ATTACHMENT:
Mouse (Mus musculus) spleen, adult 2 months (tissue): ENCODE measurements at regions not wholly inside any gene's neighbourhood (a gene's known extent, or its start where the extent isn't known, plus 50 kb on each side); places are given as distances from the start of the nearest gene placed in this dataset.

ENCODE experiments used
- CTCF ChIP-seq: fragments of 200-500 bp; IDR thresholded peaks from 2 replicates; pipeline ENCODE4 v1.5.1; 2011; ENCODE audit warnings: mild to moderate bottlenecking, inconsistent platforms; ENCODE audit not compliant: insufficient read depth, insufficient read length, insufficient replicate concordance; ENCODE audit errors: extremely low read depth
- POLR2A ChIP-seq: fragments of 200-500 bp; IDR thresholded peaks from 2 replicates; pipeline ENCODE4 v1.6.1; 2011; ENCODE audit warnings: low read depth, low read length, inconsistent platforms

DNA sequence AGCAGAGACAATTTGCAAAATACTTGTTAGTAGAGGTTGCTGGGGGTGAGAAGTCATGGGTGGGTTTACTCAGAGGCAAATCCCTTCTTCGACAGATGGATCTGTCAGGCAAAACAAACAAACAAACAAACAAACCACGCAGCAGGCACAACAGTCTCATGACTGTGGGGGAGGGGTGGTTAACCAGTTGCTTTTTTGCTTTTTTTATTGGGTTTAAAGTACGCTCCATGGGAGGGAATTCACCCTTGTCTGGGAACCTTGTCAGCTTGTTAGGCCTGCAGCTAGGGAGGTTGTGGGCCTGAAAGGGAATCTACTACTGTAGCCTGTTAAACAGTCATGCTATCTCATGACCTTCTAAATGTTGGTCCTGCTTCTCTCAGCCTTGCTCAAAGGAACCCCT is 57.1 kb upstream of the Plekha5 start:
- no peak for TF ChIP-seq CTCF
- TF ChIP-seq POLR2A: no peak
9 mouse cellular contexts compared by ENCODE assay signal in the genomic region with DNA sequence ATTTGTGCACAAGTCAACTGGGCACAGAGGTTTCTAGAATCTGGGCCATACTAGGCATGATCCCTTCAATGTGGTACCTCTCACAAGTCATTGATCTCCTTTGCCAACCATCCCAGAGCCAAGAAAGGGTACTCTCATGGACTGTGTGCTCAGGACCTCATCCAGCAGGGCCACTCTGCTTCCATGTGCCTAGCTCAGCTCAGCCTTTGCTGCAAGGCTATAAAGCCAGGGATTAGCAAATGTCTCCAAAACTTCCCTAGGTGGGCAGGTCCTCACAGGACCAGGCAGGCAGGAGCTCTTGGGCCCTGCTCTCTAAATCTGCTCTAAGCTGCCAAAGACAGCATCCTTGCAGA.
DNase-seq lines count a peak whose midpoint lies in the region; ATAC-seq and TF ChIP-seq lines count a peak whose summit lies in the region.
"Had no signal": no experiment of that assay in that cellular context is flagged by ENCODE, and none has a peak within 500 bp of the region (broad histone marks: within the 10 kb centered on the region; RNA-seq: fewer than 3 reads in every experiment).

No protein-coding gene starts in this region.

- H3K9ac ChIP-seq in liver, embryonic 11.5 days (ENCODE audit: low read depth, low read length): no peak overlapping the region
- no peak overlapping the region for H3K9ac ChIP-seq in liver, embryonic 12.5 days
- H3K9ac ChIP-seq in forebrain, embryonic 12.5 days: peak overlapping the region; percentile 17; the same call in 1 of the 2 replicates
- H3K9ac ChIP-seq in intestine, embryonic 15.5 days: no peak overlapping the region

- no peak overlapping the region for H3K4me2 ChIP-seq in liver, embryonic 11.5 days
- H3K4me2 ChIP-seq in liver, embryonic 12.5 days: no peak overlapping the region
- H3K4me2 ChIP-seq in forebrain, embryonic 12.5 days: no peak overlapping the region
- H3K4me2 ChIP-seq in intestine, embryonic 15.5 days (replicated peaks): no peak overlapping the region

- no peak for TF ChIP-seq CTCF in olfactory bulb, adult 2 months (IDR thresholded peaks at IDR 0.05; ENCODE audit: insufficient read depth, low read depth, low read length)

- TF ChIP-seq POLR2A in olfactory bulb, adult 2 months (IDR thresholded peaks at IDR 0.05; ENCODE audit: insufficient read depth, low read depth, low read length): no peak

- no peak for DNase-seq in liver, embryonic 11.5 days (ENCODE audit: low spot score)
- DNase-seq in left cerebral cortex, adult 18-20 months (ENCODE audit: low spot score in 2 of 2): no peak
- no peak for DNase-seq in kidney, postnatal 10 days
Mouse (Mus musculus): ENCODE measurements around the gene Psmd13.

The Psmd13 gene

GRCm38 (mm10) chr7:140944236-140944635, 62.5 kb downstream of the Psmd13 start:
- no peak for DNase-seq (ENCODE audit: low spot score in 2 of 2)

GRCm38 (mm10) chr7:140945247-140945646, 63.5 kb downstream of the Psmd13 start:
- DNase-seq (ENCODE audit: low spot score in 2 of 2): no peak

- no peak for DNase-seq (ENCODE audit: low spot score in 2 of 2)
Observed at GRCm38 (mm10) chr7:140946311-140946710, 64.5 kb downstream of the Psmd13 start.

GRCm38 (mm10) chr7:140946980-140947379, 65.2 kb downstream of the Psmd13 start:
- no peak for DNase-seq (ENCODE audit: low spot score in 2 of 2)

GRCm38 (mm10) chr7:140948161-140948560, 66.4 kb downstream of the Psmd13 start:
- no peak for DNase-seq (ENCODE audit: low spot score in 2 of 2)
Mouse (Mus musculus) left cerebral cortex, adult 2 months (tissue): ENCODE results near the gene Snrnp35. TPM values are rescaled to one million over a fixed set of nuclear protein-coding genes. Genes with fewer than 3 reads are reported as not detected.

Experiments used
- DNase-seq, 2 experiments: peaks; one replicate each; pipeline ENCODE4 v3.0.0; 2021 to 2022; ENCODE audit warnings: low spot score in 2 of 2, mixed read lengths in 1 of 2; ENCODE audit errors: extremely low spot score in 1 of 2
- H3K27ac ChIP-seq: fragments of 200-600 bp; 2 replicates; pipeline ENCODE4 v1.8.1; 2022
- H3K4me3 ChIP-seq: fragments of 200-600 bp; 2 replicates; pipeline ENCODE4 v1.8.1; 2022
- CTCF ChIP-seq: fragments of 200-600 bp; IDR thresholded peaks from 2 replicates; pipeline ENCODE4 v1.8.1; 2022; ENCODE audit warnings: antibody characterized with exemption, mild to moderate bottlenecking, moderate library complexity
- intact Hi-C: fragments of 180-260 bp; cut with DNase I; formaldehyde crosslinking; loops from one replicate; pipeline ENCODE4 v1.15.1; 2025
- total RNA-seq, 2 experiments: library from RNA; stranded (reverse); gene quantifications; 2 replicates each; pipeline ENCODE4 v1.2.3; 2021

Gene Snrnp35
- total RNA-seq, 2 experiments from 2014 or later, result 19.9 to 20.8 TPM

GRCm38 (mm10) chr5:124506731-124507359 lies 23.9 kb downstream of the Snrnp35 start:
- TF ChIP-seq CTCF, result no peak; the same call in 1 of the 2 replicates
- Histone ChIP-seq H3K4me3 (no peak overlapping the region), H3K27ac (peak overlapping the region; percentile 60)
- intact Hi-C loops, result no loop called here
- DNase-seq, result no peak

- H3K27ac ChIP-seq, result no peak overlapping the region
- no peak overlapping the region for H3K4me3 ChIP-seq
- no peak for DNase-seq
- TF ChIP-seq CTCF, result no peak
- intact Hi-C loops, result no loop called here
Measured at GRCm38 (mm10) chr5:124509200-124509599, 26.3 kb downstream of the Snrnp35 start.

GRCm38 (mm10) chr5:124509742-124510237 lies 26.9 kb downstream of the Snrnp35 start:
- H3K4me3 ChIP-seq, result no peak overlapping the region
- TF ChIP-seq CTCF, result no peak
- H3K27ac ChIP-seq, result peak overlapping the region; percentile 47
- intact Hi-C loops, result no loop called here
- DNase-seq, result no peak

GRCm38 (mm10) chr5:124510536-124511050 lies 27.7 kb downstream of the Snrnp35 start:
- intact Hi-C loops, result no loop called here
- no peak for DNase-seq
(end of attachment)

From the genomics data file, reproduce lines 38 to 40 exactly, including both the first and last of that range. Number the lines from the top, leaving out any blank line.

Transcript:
Experiments used
- DNase-seq, 2 experiments: peaks; one replicate each; pipeline ENCODE4 v3.0.0; 2021 to 2022; ENCODE audit warnings: low spot score in 2 of 2, mixed read lengths in 1 of 2; ENCODE audit errors: extremely low spot score in 1 of 2
- H3K27ac ChIP-seq: fragments of 200-600 bp; 2 replicates; pipeline ENCODE4 v1.8.1; 2022